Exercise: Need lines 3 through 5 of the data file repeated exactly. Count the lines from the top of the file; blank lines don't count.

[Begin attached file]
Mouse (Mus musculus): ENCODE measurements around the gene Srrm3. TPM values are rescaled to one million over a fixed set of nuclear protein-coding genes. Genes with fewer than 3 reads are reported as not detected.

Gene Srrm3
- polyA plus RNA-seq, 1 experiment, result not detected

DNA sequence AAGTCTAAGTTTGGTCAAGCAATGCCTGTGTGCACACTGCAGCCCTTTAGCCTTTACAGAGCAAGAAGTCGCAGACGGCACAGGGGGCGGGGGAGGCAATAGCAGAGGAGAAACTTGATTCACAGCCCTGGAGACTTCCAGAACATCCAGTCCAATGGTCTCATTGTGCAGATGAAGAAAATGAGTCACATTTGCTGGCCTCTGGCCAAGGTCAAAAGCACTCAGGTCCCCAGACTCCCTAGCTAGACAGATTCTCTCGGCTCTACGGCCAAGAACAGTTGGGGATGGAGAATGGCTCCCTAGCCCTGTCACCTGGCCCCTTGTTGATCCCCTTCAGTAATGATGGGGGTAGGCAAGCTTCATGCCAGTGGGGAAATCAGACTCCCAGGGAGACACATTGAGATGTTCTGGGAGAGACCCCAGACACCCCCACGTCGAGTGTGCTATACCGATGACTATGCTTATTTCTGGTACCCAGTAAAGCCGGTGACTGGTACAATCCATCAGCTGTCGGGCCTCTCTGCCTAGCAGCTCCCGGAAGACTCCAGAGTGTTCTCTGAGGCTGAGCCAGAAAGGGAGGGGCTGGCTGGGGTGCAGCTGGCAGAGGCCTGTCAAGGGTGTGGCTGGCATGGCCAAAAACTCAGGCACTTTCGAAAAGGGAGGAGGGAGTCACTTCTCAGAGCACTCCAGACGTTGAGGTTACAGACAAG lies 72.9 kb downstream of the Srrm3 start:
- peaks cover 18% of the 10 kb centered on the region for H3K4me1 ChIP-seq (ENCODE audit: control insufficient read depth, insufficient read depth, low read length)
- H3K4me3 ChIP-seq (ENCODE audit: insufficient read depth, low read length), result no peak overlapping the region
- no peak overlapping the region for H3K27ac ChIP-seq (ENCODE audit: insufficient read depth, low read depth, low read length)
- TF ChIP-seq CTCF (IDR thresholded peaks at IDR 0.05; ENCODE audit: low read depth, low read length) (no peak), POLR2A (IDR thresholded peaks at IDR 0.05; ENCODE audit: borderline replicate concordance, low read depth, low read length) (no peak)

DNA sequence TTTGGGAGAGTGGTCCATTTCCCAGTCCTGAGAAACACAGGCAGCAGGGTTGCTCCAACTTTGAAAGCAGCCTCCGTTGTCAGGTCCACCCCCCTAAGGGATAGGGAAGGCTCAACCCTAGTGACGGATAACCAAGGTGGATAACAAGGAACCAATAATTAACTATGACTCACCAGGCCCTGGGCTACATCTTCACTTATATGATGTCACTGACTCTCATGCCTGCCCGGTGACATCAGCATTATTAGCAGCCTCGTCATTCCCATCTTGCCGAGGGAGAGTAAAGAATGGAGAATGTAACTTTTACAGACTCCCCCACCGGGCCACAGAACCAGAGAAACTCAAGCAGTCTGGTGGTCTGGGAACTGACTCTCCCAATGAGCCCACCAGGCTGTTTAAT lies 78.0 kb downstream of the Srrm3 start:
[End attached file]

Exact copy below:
- polyA plus RNA-seq, 1 experiment, result not detected

DNA sequence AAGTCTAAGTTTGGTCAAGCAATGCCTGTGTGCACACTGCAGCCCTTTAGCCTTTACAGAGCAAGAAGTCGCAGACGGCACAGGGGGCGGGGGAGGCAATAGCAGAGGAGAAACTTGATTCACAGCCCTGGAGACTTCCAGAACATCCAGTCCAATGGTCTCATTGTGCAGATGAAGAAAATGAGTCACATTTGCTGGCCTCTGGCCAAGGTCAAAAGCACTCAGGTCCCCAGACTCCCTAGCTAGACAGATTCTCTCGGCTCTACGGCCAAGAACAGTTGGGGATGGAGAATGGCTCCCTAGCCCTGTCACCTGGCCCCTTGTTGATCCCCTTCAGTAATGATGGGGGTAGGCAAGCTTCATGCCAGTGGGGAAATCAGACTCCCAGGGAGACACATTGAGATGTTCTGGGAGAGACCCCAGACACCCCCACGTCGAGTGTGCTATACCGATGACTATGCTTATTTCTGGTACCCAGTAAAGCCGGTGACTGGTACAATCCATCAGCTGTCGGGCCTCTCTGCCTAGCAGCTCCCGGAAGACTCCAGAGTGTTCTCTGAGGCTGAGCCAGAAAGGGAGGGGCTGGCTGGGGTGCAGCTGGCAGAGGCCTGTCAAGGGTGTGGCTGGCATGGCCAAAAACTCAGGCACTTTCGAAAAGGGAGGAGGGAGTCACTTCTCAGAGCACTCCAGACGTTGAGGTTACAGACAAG lies 72.9 kb downstream of the Srrm3 start:
- peaks cover 18% of the 10 kb centered on the region for H3K4me1 ChIP-seq (ENCODE audit: control insufficient read depth, insufficient read depth, low read length)